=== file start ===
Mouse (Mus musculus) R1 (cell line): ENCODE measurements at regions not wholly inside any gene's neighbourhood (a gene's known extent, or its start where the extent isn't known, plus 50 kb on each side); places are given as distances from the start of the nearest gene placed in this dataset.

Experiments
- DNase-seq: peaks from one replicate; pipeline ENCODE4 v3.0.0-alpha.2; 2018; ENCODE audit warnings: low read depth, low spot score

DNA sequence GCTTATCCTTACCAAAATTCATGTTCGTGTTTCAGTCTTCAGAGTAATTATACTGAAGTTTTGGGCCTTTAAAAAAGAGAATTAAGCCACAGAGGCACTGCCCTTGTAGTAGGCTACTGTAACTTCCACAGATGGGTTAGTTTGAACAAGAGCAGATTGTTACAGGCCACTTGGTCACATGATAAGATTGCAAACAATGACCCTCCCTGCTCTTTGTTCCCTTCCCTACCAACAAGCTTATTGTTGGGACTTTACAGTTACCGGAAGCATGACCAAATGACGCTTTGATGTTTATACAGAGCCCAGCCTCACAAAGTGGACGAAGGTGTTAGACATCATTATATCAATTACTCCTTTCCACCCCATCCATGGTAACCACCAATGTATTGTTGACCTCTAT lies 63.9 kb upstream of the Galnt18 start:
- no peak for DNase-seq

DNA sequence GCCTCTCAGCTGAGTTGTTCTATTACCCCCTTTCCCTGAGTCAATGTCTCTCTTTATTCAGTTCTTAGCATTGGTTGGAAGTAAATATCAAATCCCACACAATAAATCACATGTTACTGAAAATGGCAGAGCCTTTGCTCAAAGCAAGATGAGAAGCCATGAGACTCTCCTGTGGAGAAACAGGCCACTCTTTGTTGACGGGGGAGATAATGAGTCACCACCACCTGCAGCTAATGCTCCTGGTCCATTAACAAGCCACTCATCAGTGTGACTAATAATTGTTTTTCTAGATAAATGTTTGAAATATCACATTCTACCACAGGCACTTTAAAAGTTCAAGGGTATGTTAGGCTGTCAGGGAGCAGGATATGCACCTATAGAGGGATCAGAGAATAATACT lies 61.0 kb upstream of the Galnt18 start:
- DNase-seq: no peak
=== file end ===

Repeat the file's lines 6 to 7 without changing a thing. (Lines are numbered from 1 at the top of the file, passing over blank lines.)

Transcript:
DNA sequence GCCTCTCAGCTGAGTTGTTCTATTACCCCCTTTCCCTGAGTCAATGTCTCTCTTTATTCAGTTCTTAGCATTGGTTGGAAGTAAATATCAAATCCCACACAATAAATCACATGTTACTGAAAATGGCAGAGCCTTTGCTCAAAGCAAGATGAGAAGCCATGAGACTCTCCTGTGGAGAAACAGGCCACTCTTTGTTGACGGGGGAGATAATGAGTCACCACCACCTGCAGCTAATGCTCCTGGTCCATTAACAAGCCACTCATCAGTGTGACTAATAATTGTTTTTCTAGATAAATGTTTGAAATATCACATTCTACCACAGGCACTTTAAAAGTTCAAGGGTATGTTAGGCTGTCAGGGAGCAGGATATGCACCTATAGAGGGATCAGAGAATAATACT lies 61.0 kb upstream of the Galnt18 start:
- DNase-seq: no peak